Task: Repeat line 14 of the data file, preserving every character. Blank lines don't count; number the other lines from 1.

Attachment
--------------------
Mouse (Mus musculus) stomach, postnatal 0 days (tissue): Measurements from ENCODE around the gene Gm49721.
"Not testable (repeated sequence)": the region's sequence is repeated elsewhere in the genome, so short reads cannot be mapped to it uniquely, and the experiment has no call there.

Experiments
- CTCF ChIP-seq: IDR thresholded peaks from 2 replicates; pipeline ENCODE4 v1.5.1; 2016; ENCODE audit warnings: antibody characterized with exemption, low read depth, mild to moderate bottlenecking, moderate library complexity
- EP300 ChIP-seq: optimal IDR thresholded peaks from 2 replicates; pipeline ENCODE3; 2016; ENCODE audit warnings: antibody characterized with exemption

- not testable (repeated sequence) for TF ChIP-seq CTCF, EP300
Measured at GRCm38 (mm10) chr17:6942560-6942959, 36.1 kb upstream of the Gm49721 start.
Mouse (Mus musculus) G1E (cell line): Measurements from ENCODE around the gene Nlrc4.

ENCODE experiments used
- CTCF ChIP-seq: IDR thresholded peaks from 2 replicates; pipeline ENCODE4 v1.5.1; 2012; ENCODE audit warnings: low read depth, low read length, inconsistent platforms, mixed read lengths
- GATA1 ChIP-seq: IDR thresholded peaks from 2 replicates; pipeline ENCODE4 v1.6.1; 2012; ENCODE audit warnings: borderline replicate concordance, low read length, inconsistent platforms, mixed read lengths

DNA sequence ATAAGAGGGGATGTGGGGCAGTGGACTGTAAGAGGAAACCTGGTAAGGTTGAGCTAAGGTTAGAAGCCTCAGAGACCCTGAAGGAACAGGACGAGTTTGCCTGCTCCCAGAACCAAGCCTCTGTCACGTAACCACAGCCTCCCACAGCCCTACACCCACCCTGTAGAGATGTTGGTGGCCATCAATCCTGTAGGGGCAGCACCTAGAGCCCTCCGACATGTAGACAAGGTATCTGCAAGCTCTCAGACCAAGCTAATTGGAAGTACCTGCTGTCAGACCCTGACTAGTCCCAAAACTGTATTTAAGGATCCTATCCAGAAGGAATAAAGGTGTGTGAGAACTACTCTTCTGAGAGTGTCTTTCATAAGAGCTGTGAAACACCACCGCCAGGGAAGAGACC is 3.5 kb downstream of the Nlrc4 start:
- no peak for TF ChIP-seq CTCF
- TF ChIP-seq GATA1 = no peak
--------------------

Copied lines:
- TF ChIP-seq GATA1 = no peak